Leclerc has the capacity to drag mesmerising laps out of a car that seems impossible and that defy any shortcoming of balance or competitiveness of the car. He’s done consistently that for Ferrari, and regularly during his rookie season with Sauber in 2018.
That magic is what tips the balance in favour of Leclerc if you had to pick a driver to deliver the fastest lap on a one-off basis whether in a Ferrari or a wheelbarrow, even if Lewis Hamilton has to be considered the most rounded qualifying performer given his astonishing success over the years.
Too close to call between the top three
It’s too close to call between the obvious three contenders of Hamilton, Verstappen and Leclerc.
They are each on any given day capable of driving the best lap; it’s purely circumstantial between them.
But Leclerc has a propensity for risk, for hanging it all out, that frequently gives spectacular outcomes, though occasionally (Baku 2019, Monaco this year) goes just as spectacularly wrong.
Hamilton is still the best – for now
The man with 100 F1 pole positions is still the championship’s best qualifier.
He rarely makes the mistakes in Q3 that we sometimes see from Leclerc and Verstappen and although he may have just two poles from six races – he’s started on the front row in all but one of them.
Compare that to his Mercedes team-mate Valtteri Bottas’ sole front row start (from pole at Portimao) this year, and you see the sheer qualifying consistency that has set up his seven championships and makes him a good bet for an eighth – with Verstappen having not put his car on pole since the season-opener.
Hamilton is also still capable of delivering a sensational pole position lap. Think back to the second Red Bull Ring round last year when he put his Mercedes on pole by a mammoth 1.216s in the wet or his devastating pole-winning advantage of 0.726s in the heat of the 2018 title battle at Spa.
Equally impressive is his ability to snatch pole by the tiniest of margins, such as his two 2021 poles. He claimed pole at Imola by 0.035s and was quickest at Barcelona by 0.036s. It’s those fine margins as well as frighteningly-good performances that ensure Hamilton is still the best on a Saturday.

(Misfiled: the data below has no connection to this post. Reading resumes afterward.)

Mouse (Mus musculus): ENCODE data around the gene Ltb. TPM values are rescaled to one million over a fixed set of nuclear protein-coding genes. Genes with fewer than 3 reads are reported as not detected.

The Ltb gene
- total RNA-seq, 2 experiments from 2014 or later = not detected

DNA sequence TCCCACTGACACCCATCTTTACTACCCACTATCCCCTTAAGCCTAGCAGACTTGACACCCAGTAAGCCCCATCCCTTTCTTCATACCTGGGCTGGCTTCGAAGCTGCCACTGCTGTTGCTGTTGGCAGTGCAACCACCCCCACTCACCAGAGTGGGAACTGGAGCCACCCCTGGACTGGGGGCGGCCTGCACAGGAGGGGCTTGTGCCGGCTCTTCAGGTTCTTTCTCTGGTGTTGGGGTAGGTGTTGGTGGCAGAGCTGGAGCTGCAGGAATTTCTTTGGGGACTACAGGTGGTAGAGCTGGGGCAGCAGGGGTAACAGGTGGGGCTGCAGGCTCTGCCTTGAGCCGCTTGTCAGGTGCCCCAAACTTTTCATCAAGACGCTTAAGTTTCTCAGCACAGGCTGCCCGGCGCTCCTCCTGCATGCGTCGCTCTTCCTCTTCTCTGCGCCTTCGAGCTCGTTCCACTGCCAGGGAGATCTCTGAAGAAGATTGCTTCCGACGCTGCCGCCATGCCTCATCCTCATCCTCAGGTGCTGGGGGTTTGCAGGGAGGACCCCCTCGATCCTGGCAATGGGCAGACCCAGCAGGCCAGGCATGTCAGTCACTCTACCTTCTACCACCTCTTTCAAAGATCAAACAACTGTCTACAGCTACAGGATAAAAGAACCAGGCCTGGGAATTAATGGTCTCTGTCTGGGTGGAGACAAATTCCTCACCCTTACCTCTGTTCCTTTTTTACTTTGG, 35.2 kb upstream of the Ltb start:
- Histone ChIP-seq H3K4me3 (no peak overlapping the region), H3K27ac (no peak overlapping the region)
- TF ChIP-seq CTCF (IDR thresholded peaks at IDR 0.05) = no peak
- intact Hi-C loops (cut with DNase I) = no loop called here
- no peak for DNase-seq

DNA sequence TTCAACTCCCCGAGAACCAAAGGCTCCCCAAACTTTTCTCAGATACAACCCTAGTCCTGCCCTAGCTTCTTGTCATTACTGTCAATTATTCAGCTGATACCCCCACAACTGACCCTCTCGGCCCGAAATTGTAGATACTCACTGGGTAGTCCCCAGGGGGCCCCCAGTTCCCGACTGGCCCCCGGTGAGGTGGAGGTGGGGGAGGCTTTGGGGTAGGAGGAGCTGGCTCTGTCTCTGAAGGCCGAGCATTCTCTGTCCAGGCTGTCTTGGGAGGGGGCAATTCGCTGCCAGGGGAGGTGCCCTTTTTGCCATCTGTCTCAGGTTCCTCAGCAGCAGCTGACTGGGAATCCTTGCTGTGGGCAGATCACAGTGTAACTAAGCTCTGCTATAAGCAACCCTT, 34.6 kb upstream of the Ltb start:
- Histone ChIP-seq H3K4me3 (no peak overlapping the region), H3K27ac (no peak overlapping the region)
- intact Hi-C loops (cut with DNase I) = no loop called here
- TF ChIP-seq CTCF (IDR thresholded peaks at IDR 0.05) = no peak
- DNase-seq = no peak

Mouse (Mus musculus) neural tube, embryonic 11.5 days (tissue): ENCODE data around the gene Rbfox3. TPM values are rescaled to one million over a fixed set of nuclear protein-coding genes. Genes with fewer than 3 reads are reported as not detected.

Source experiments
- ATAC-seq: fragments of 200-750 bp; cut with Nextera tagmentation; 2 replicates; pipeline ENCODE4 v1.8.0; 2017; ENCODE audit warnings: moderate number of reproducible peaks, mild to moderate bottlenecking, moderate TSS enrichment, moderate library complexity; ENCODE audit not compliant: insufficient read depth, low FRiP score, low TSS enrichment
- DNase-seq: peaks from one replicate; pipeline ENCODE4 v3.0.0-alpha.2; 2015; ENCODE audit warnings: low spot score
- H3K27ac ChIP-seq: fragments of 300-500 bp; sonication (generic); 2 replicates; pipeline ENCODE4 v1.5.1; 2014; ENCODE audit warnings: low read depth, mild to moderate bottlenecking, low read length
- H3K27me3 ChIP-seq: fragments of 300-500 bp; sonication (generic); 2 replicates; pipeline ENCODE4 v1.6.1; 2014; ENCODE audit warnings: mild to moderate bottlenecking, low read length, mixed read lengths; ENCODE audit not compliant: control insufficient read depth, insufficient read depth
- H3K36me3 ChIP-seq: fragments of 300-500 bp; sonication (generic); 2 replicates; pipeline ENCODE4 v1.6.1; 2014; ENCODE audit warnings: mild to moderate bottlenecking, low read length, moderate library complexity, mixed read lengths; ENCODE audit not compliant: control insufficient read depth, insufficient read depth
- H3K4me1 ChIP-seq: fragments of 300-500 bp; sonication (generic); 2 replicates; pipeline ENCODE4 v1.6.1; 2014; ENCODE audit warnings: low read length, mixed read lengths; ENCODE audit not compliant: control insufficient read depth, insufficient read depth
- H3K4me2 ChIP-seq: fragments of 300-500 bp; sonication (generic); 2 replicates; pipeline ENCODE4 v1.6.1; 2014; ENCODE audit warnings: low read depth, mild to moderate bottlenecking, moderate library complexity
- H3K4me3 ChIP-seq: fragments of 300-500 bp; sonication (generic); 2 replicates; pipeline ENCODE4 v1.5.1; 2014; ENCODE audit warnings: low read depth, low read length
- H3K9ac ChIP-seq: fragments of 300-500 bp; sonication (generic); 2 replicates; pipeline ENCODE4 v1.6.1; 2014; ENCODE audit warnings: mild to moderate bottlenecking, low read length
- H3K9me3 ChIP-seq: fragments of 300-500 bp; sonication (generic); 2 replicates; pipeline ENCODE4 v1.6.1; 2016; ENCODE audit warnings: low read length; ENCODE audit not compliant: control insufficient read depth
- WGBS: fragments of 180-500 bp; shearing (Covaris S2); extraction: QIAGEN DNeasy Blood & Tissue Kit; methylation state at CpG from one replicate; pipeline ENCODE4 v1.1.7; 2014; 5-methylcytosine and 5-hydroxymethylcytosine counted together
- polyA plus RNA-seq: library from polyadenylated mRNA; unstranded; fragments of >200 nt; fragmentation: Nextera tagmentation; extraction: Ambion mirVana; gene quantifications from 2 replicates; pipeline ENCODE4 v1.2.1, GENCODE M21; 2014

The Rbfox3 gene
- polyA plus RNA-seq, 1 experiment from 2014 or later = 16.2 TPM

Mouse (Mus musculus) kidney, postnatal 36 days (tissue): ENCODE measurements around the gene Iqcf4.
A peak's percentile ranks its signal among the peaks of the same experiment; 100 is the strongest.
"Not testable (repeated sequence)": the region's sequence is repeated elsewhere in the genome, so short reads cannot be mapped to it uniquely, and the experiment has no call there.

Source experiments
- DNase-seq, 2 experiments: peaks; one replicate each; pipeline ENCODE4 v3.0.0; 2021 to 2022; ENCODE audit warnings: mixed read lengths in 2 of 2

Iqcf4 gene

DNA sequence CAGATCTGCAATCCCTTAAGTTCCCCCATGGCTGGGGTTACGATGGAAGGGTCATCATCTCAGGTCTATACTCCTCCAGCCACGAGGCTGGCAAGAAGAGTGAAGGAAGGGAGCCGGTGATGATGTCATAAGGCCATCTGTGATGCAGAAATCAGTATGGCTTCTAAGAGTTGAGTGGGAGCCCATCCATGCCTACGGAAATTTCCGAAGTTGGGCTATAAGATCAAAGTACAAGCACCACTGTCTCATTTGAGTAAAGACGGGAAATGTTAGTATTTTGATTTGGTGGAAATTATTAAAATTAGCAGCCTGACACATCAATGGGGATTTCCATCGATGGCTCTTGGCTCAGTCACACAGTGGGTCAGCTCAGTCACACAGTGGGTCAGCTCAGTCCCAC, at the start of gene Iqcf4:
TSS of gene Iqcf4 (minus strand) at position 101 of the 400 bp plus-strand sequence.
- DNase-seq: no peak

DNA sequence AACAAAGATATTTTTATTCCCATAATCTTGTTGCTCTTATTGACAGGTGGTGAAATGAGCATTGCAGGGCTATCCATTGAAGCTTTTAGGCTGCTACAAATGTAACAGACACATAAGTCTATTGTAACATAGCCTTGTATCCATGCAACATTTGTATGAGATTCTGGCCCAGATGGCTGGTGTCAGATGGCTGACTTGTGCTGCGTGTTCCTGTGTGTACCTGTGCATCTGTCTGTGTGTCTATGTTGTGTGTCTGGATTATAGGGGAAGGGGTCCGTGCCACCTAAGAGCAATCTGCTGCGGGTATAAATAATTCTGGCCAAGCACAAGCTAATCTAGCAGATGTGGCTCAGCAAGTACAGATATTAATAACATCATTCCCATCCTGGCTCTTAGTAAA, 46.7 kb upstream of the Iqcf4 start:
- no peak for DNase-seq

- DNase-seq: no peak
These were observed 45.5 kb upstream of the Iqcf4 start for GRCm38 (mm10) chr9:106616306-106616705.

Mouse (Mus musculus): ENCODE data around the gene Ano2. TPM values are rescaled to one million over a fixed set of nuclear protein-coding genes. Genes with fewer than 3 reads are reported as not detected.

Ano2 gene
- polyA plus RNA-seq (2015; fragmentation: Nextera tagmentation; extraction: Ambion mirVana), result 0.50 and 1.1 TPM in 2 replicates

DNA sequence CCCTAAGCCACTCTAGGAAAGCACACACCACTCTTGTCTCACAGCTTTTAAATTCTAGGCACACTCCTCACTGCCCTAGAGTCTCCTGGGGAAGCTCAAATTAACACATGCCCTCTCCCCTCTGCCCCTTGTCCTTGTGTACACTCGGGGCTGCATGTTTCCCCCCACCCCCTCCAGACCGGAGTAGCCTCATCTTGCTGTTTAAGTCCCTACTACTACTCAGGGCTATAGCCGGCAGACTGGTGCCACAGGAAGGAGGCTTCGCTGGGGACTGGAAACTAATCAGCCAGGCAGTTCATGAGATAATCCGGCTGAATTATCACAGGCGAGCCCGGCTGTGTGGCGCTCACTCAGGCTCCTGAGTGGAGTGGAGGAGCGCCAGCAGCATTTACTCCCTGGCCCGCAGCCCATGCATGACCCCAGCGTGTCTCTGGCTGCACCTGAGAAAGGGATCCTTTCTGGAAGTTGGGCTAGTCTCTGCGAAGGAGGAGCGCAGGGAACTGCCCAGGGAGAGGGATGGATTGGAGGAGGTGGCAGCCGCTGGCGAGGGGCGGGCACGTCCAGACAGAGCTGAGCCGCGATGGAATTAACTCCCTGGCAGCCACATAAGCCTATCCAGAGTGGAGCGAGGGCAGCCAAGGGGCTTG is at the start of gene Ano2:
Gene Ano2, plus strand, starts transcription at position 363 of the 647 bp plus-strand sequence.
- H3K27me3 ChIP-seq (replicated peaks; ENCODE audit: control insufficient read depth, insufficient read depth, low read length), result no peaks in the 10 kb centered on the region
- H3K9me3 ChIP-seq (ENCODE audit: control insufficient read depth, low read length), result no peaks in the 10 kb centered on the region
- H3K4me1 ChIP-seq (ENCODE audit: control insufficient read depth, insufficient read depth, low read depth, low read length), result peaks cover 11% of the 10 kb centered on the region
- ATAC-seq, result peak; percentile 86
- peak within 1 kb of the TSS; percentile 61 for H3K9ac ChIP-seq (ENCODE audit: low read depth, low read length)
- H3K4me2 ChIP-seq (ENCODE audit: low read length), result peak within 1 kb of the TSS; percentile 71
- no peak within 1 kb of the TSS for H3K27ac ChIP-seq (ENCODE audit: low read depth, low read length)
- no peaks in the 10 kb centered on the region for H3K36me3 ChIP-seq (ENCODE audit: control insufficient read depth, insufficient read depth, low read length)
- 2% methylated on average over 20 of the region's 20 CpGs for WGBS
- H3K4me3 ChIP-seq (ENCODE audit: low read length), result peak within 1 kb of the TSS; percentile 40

Verstappen’s domination at Red Bull makes him the strongest
The problem with selecting F1’s best qualifier right now is that we’ve not really had two top-tier qualifying specialists go head-to-head in the same machinery for a bit now.
Mercedes is probably the closest to that definition, but Valtteri Bottas has been putting up enough of a fight compared to Lewis Hamilton to at least cast doubt on Hamilton’s status as F1’s qualifying standout – especially as the gap between them balloons in races.
Leclerc is clearly capable of single-lap magic, but disassembling Marcus Ericsson and a waning Sebastian Vettel in head-to-heads is probably not quite enough of a case. His early results against Sainz are promising – and having nine poles already is an absurd return – but Sainz is also more of a Sunday man.
So in that regard, it’s dominance that becomes the currency for me. And while Leclerc certainly did dominate Vettel last year, there are two other drivers who have perhaps stood out in terms of sheer volume.
The first is Max Verstappen, who doesn’t have a reputation for maximising the laptime in Q3 as much as Leclerc, but who does seem to have a baseline of qualifying pace that has proven unreachable for his Red Bull team-mates – although Perez could yet buck that trend.
The second is George Russell. Yes, Russell has only been tested against Nicholas Latifi, but he deserves credit for managing to continuously extend an increasingly unlikely streak over Latifi even when he looks on the back foot in practice. He also went toe-to-toe with a great qualifier in Bottas on his very first outing in the Mercedes, and that’s no small feat.